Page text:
In New York, the statute of limitations for filing a personal injury case is typically three years. Generally speaking, that means that a person injured through someone else’s negligence has three years from the date of his or her injury to file a personal injury lawsuit. However, there are exceptions and special requirements that can derail a case if an injured person doesn’t act promptly.
Special Rules and Timelines for Suing Governmental Entities
One deviation from the standard three year statute of limitations relates to filing a lawsuit against New York City or another municipal entity or agency. There are two potential pitfalls for those injured on city property or through the negligence of a governmental entity. First, the injured party is often required to file a notice of claim, and the window for filing the notice may be very short—90 days is common. Failing to file notice within the required time frame could mean that your claim is forever cut off. The other issue is that depending on the nature of the claim or the responsible party, the statute of limitations itself may be shorter.
That’s just one example of a procedural rule that might require an injured party to act much more quickly than the personal injury statute of limitations suggests. But, deadlines and regulations aren’t the only reason it’s best for a personal injury victim to act quickly to secure his or her rights.
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Timing Counts in New York Personal Injury Claims
Notice requirements and statutes of limitations aren’t the only reasons to act quickly in pursuing a negligence claim. There are a number of benefits for the personal injury victim who seeks counsel long before the statute of limitations becomes an issue.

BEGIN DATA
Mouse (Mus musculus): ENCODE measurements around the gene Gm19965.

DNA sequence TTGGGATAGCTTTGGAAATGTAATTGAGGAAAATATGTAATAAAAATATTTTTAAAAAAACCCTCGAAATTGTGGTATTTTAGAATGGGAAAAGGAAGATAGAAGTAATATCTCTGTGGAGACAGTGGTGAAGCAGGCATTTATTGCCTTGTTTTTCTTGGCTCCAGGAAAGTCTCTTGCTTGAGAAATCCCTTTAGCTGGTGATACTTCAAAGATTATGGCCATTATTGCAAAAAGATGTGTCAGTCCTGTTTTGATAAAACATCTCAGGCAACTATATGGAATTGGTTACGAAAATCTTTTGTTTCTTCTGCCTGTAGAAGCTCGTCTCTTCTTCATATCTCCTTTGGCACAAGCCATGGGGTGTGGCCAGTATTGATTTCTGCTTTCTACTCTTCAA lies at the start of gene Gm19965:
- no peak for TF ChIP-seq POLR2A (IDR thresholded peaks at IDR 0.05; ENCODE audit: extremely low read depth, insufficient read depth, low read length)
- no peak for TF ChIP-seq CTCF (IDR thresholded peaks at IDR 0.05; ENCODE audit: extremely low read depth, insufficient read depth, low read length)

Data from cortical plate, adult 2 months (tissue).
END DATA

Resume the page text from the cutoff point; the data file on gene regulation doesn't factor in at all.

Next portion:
Insurance Company Pitfalls for Injury Victims
Immediately after an accident, the responsible party’s insurance company may reach out seeking information, or even offering a settlement. While the insurance company representatives will likely seem friendly and helpful, their job is to do whatever they can to minimize the payout. That may mean engaging the injured person in conversation designed to elicit statements that, when taken out of context, could hurt the case. Or, it may mean pressure to sign a settlement agreement early, before the extent of injuries, the cost of future medical care, and the potential for lost income and other ongoing losses is clear.
Working with an experienced NYC personal injury attorney from the outset minimizes those risks and takes the pressure off of the injured person and his or her family, since the law firm will act as a buffer between the victim and the other party, the insurance company, and other.
The Impact of Timing on Evidence
It’s also important to consider the impact the passage of time has on evidence. A year or two after the accident, most injured parties will be comfortably within the statute of limitations. However, it may be difficult to find witnesses when so much time has passed. When you do locate witnesses long after the accident, their memories may be fuzzy.
At the same time, physical evidence may have been lost or destroyed. For example, in a car accident case, the other vehicle will almost certainly be repaired or scrapped within the first few months following the crash. That means any evidence in the form of structural damage to the vehicle that would help establish how the accident occurred, faulty equipment that might help prove negligent maintenance or product liability, and other valuable evidence could be lost forever.
Talk to an Experienced Personal Injury Lawyer Early
When you’re determining your next steps, consider more than the personal injury statute of limitations. Make sure you educate yourself about or act quickly enough to protect yourself against notice requirements you may not be aware of, shortened statutes of limitations, and other procedural requirements.
You’ll also want to take into account the difference timing can make to an attorney assembling evidence and putting together a case on your behalf. The sooner you act, the better opportunity your lawyer will have to preserve evidence, lock down witness statements while memories are clear, and protect you from missteps. You can get started right now by calling 212-732-2929 or filling out the contact form on this page.